The Problem With Photography

June 06, 2013  •  Leave a Comment

The Problem with Photography

Red Sunset over Mount Emmons


Every artistic endeavor has difficulties involved. I don’t actually know all the struggles a painter might go through although I can imagine some. Neither do I know the challenges of writing music, composing a novel or screenplay, sculpting a statue or making pottery. I do, however, know about the problems associated with creating a compelling photograph.


Technical difficulties used to plague photographers. Understanding shutter speeds, film speed and apertures rendered many aspiring photographic artists impotent. The many variables, especially in black and white film and print processing, were mind-boggling and could take a lifetime to master. Even focusing on the subject could be a challenge if you didn’t have adequate light and great equipment. Then along came the “digital revolution”. While the start of this technological revolution was fairly rough and camera companies made plenty of promises that were not true, breakthroughs were in the works that would change photography forever. Over the last 30 years or so the technical struggles we used to face as photographers have largely vanished. Most of today’s cameras set on “automatic” will produce an image that’s in focus and exposed well enough to get an untrained “photographer” in the ballpark. The technical issues of photographic art are not the problem.


The real problem with photography as an artistic medium of self-expression is that in photography the scene has to actually happen. We can’t imagine a beautiful landscape and make a photograph of it. We can’t create an image of a fabulous sunset unless the sunset actually happens.


There are a few notable exceptions however. I had the privilege of visiting Verve Gallery of Photography in Santa Fe a few weeks ago. They were featuring the work of Maggie Taylor, an incredible artist who uses photographic images and her phenomenal knowledge of Adobe Photoshop to create amazing images of whimsy and fantasy. While her work usually shows in photography galleries and she does use photography to create her images, I have trouble calling her art “photography”. Her scenes don’t happen except in her imagination and computer. They never actually existed. I am always amazed and inspired by her work though, whatever it’s called.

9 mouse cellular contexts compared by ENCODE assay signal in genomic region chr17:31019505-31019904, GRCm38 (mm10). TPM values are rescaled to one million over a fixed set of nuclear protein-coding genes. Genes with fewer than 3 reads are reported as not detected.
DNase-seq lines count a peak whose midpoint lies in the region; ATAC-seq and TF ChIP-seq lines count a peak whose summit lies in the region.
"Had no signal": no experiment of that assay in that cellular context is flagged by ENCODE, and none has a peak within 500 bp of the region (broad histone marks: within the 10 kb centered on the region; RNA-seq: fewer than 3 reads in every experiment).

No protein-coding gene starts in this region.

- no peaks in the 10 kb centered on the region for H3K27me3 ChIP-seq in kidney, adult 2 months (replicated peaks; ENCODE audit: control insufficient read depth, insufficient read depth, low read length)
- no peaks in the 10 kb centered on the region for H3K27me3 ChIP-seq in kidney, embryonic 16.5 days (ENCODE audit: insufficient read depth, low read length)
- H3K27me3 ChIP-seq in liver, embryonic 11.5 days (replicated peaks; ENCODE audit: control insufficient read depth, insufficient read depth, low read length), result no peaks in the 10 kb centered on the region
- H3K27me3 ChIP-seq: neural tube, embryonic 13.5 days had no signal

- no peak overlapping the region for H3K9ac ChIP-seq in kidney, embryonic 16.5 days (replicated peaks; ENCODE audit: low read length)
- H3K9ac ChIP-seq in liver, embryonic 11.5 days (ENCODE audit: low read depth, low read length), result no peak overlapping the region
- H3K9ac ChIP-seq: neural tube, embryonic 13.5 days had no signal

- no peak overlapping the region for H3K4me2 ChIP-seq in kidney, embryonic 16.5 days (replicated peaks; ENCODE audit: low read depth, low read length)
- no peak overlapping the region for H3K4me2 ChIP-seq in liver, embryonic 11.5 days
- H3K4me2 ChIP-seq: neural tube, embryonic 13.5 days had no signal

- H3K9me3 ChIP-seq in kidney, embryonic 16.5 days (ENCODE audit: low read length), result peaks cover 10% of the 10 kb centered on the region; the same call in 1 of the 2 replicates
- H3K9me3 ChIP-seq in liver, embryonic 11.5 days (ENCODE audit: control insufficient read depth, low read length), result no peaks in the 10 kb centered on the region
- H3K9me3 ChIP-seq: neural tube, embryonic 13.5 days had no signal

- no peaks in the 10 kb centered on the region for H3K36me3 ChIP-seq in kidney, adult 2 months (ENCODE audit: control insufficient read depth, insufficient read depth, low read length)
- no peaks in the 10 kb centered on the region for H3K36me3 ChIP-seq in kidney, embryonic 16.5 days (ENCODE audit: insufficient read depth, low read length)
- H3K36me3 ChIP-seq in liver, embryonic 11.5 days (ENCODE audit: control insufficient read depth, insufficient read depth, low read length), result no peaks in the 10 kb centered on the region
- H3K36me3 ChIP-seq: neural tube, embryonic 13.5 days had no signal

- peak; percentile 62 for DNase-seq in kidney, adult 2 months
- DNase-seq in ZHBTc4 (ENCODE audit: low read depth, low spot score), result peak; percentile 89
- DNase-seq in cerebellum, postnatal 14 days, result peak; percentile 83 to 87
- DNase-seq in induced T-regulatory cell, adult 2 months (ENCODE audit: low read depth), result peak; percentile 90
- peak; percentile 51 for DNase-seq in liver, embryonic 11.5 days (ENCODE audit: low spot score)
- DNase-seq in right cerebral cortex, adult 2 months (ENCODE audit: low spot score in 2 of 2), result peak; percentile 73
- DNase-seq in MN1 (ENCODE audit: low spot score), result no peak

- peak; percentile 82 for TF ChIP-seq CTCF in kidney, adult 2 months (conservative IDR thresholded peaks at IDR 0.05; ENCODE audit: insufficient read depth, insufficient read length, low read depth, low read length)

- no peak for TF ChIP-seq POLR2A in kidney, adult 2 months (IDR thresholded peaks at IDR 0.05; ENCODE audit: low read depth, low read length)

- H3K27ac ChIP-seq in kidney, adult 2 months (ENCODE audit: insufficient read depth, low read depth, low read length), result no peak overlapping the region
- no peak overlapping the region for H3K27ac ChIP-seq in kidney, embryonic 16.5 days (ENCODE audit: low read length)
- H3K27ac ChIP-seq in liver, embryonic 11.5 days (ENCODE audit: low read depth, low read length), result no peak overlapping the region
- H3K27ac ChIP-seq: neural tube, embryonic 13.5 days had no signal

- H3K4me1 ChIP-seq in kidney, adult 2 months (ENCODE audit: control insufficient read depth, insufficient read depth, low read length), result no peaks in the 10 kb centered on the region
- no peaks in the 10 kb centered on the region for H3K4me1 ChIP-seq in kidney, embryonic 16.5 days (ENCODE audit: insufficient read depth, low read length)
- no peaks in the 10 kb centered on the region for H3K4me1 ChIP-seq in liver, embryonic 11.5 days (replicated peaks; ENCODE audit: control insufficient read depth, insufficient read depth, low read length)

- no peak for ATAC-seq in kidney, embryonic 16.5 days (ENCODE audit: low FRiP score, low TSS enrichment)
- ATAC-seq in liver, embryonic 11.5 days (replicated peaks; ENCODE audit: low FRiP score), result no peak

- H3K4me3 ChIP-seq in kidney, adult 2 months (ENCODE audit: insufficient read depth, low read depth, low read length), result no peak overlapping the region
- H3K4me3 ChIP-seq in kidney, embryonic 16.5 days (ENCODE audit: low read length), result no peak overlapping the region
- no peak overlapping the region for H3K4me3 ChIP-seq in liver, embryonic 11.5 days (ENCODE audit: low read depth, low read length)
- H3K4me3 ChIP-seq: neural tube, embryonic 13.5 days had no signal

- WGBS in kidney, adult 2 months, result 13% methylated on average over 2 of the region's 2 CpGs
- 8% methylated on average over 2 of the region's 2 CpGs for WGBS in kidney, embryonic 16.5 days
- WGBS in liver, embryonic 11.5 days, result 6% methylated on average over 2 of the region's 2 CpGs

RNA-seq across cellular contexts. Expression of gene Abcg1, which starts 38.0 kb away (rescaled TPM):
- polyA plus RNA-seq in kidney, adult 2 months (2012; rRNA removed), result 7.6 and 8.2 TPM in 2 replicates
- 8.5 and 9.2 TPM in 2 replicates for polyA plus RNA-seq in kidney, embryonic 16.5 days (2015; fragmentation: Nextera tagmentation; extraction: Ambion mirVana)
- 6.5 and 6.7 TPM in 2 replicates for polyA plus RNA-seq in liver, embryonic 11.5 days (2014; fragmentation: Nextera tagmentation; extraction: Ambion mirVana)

That’s where the problem with photography lies. That’s were the art of photography lies as well. It’s easy to go to Best Buy and purchase a camera that can deal with the technical issues of the craft. It’s more difficult to know what to point that camera at and to know when to press the shutter button. That’s where the “art” comes in. That’s where a photographer’s “vision” comes in. There’s a lot of distance to be covered between “seeing” an image in our minds and “capturing” that image, much less presenting it in a two-dimensional print that creates an emotional response. The image has to actually happen…in real time…in front of the camera. We can’t just imagine it and press a button. We can’t create it from scratch in a computer.


Today it’s really easy to take a picture but creating art with a camera is just as challenging as it ever was.

By Dusty Demerson, May 24, 2013




Death Valley sand dunes

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Crested Butte, Colorado photographer, Dusty Demerson creates fine art photography displayed as prints and canvases and provides private photo tours in and around western Colorado.

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